Students and staff are celebrating the defeat of Sydney University’s attempt to cut semesters from 13 weeks to 12. After almost no consultation with students or staff, the university attempted to push through the move at the Academic Board meeting on March 28.
Sydney University Postgraduate Representative Association (SUPRA) protested against the proposal and called on the board to vote "No". Overwhelmingly academic staff took this advice, with only management voting for the change.
Sydney University’s manoeuvre follows a trend of “trimesterisation” of higher education institutions. University of Technology Sydney, Deakin and Bond universities have all implemented trimesters (three terms) and last year University of New South Wales (UNSW) announced plans to introduce a trimester academic year in 2019.
This initiative, which is being referred to as UNSW3+, will cost the university $3 billion. UNSW is implementing the “Stanford model”, which allows for 10 weeks of learning and assessment time per trimester, with two-week breaks between trimesters, an optional five week summer school at the end of the year and then a four-week summer break.
The study load for this new academic calendar remains the same, with a minimum of six subjects per year for a full-time student. This means students will have the same course work, the same assessments and the same work load, but a shorter amount of time to do them.
So why introduce these changes?
The changes are primarily to tie in with academic calendars in the northern hemisphere, so international students can more easily study in Australia in Study Abroad programs.
UNSW is advertising its new trimester-based calendar as an “exciting and progressive change”. Its main marketing point is that international students will not have to spend as much time in Australia as previously to complete a degree. They can come to Australia, give UNSW their money and leave as soon as possible — albeit with a lower quality education.
While Study Abroad programs can offer unique learning opportunities to the privileged students who partake in them, the argument that the whole nature of higher education needs to be changed to accommodate international study programs is highly questionable.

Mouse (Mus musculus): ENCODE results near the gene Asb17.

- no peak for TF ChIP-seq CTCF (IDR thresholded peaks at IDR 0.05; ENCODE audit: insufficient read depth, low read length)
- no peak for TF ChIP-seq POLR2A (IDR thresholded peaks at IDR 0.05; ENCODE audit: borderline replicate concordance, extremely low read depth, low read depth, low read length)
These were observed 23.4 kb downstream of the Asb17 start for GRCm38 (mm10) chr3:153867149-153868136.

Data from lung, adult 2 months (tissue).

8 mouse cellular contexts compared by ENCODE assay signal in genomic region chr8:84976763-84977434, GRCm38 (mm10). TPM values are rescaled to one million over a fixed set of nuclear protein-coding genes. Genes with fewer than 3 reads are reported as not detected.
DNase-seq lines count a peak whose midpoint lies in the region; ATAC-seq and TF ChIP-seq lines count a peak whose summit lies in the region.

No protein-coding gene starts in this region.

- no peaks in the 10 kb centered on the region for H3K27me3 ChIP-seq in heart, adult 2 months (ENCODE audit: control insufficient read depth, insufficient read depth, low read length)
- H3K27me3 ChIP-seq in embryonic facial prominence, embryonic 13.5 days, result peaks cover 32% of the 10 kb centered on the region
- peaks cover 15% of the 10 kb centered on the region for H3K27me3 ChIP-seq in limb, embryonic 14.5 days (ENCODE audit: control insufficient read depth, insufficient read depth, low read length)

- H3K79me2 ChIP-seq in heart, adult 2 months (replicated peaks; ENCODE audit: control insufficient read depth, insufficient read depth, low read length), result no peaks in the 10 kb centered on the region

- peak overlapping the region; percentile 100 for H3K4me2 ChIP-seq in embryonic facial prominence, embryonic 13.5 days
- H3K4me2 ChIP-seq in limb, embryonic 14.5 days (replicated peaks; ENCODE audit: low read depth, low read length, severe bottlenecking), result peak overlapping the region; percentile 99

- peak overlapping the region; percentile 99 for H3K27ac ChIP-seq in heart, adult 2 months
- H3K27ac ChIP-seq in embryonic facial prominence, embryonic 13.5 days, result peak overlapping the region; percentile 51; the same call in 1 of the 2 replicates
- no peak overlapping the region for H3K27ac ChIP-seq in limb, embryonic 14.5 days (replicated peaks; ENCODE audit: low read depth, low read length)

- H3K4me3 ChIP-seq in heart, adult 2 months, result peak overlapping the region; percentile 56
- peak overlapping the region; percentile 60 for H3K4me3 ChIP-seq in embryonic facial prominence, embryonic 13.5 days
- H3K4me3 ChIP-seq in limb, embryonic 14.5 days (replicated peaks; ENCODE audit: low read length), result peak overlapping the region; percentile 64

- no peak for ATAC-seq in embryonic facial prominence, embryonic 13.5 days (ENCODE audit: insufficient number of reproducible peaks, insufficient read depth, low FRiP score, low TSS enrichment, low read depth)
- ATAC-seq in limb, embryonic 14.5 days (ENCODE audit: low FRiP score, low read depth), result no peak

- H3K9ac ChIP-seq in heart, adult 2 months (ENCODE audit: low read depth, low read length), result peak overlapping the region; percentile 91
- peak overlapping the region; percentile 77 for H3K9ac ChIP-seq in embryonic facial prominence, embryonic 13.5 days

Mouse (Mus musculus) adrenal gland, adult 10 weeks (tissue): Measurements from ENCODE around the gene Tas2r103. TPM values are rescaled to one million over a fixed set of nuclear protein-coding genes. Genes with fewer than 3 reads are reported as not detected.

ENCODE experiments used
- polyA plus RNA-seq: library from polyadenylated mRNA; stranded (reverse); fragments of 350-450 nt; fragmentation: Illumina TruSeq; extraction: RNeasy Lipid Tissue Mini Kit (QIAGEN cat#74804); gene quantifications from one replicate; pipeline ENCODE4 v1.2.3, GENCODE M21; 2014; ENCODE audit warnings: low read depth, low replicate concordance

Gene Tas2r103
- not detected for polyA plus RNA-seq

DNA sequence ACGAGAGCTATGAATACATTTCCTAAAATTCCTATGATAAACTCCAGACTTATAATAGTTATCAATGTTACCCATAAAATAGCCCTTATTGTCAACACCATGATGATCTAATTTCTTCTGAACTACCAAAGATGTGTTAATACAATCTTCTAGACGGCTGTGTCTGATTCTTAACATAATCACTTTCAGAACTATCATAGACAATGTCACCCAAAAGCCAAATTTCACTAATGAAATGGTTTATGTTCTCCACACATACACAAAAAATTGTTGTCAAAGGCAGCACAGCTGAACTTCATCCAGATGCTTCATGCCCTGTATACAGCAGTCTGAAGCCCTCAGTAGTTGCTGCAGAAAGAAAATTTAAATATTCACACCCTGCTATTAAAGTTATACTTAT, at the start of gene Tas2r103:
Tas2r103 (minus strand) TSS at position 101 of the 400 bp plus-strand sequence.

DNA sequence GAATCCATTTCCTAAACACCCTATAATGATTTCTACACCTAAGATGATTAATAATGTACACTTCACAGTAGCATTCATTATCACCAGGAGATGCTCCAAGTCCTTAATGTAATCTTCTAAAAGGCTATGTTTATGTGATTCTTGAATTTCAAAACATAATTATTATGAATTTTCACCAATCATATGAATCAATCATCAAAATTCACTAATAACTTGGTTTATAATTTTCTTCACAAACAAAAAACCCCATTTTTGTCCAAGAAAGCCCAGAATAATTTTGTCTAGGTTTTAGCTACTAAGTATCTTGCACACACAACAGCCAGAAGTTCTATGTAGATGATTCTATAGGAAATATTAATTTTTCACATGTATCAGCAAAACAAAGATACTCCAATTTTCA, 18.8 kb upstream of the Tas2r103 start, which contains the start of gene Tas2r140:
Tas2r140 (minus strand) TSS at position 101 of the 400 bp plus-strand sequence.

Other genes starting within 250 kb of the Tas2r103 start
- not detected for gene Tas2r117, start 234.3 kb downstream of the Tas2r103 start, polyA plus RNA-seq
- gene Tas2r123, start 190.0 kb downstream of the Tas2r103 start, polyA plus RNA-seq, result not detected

Implementing these changes would lead to increased strain on the physical and mental wellbeing of students and staff, especially disabled, single-parent and low income students and staff, as the consequences of missing even one class skyrockets.
SUPRA co-president, Ahmed Suhaib said: “We support the university’s initiative to encourage more students to be part of Study Abroad programs and other learning opportunities, but reducing semester time is not the way to do it.
“Trimester-based campuses and 12-week semester proposals will be detrimental to already disadvantaged students, in hopes of providing a more exciting university experience for the small percentage of students who can afford to study overseas, while lowering education quality for all students at Australian campuses.”
Schools with trimester academic calendars, place less importance on face-to-face learning and discussion, and more importance on mechanical and online learning. UNSW, for example, has allocated $75 million of their $3 billion budget for this initiative — exclusively towards online learning and teaching platforms.
This lower-quality education is the trade-off for the fact that UNSW can now streamline its graduates directly into the workforce, less equipped, less educated and less aware, but still holding the same qualifications. This is corporate greed removing human growth and learning from the education system.
UNSW3+ and the USYD semester cuts create uncertainty for professional staff at these universities, who are now being replaced with online methods and “self-learning”.
This is just the latest way UNSW is undermining its staff, after the leak of its plan for 2025, which proposes job cuts over two years of about 415 fulltime staff. Sydney University casual staff are paid piece rates and one fewer week a semester would see them suffer financially. Many casual staff live under the poverty line.
The reaction to the announcement of UNSW3+ has been widespread dissent from students and staff. Students called a rally on the UNSW library lawn on March 8 that drew 800 people. Sydney University’s 12-week semester proposal met stiff resistance at the Academic Board meeting and was voted down. According to a Honi Soit article, Sydney University’s pro-corporate Vice Chancellor “Michael Spence indicated that should feedback from students and staff improve, the proposal may be reintroduced”.
Sydney University staff and students staved off another anti-education measure from management and stood up for quality education and the rights of casual workers. Despite this step forward, students and university staff need to be ever vigilant against the corporate agenda that permeates universities today.
[Rachel Evans is the SUPRA co-education officer and co-organiser of Socialist Alliance Sydney branch.]